Support ring groups w/o a need for additional trunks

As of this writing, ooma office consumes a trunk when ringing a remote phone (either through call forwarding
or a virtual extension). This causes problems when combined with a ring group.

In a ring group, multiple phones (some might be forwarded or virtual extensions) ring simultaneously but
only one can pickup and establish the conversation. It stands to reason that this should require only
one trunck (or two if the line that picks up is forwarded or a virtual extension).

Unfortunately this is not the case.
If you have a ring group with forwarded extensions and/or virtual extensions, the ring group requires
that you have at least as many free trunks as there are forwarded & virtual extensions in the group
in order to even ring the phones.

EX: 1 office phone, 1 forwarded phone, 3 virtual extensions all on a ring group would consume:

  • 1 trunk for the incoming call
  • 1 trunk to ring the forwarded phone
  • 3 trunks to ring the 3 virtual extensions
    Min number of free trunks to ring this ring group: 5
    Once the call is picked up: 1 or 2 (1 if picked-up by office phone, 2 otherwise)

Feature Request: (I really think of it as a bug fix)

One of:

  • Temporary suspension of trunk metering for the duration of the ring IF there is at lease one free trunk (after counting the incoming trunk) when the ring group is about to be activated. This would simply result in all phones ringing and only one phone (either local, forwarded or virtual extension) can pickup, resulting in 0 or 1 additional trunk being used.


  • A more sophisticated metering that distinguishes between ringing a phone and establishing a connection/conversation (i.e. actually really truly consuming a trunk).


  • And this one is the ideal scenario, it would be a first class business solution: Do NOT cap the number of incoming/outgoing trunks, simply meter them and BILL us for our usage. You can bill us for the maximum simultaneous number of trunks used at any point (for more than 1-2 min) during the month. The 1-2 min takes care of filtering out any call forward/virtual extension ringing and you just pay for true blue trunk usage. As a customer, I would feel good to know that my clients will never get a busy signal… it brings a peace of mind and I’m glad to pay for my usage.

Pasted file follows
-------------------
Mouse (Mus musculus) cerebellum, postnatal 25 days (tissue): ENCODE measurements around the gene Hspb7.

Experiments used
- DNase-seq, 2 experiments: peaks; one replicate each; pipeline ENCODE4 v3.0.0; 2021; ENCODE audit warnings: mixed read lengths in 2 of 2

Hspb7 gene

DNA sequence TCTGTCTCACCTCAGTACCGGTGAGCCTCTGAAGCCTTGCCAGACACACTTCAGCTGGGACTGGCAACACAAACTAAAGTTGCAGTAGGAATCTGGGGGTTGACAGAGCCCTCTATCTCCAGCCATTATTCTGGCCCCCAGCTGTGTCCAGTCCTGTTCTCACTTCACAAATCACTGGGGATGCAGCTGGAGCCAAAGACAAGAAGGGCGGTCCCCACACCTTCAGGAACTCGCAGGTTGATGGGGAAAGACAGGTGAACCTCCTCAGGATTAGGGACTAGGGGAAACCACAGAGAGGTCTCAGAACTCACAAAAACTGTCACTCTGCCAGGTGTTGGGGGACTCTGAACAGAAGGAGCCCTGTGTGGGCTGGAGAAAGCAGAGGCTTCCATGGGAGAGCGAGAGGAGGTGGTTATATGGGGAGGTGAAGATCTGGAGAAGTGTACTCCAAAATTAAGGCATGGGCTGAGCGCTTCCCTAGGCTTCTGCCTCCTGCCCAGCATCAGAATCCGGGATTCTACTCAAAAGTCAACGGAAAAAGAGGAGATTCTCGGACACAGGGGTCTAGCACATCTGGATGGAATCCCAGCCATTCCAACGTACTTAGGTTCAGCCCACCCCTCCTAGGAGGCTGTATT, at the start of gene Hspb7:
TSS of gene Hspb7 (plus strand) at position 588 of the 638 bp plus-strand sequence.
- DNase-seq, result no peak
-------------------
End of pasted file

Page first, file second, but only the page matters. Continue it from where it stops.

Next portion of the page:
I’m sure there are other creative solutions to this problem.
I believe it’s important to:

  1. Simplify the calculation of necessary trunk capacity
  2. Help small business people feel SAFE that their Ooma system has their back and they can focus their time on business instead of worrying about the phone system.
  • Christian

I emphatically second the “ideal scenario” here - would love a solution that would bill us the metered amount for the actual number of trunks used. Brilliant idea.

Thanks!

Unfortunately, Ooma doesn’t seem to be anywhere near that scenario.
They were gracious enough to refund me my ooma office and I ended up going with a real, generic VOIP solution.
Ooma (and Vonage) really create a closed and to some extent proprietary solution by forcing us to use their
own ATA adapters (i.e. the ooma telos or ooma office box). The ATA adapter takes the incoming VOIP
traffic and transforms it into a signal compatible with your old/traditional phone set.

With a regular VOIP provider, you can purchase your own ATA (Google Cisco SPA122) or you can just purchase
standard SIP phones. Those phones that natively connect to your ethernet network and understand the standard VOIP protocol. (Google Cisco SPA303 or Panasonic KX-TGP500). As you can see, these phones are a bit more expensive
than your traditional phones but they are REAL office phones.

Ooma and Vonage provide a good service by making the transition to VOIP very easy for the new user (you keep your old
phones). But in the case of Ooma Office, I found the product much too limiting for my little office’s needs (one biggie
for me was the distinction between real extension and a virtual extension where /I would have to pay for both an incoming trunk and outgoing trunk. With those restrictions, what originally seemed like a very sweet deal ($20/mo for a “big office sounding” phone system) was turning out to be closer to $80/mo.

With a “regular” VOIP provider, the pbx is literally in the cloud and has LOTS of features.
There is no double pay for a virtual extension requiring two trunks etc… since every extension is a
virtual entity on the internet (it connects to your SIP phone). So it doesn’t matter if I have 10 employees
in 10 different countries. It all looks local, have both individual phone number (from the same area code if I choose)
and share a central number with extension numbers. You get free inter-office calls and tons of features.

Be aware that you have to do some research as each provider has slightly different feature set and billing mode.
I went with phone dot com and my bill is now $37/mo with one local office (unlimited minutes) and an employee
in Mexico with 300min/mo (I can add more minutes or switch her to a $25/mo unlimited when I need to but
calls to extensions under the same account are free). I also considered ringCentral, phonebooth, onSip and a
few others.

Don’t get me wrong. I think the Ooma telos is a fantastic deaal. Ooma office however is only a “fair” deal.
It looks economical but in the end, it’s more expensive and much more restrictive.
I DO hope that they see the error of their ways (or that the market inclines them to) because I like the company
and the voice quality is good.

Good luck!

  • Christian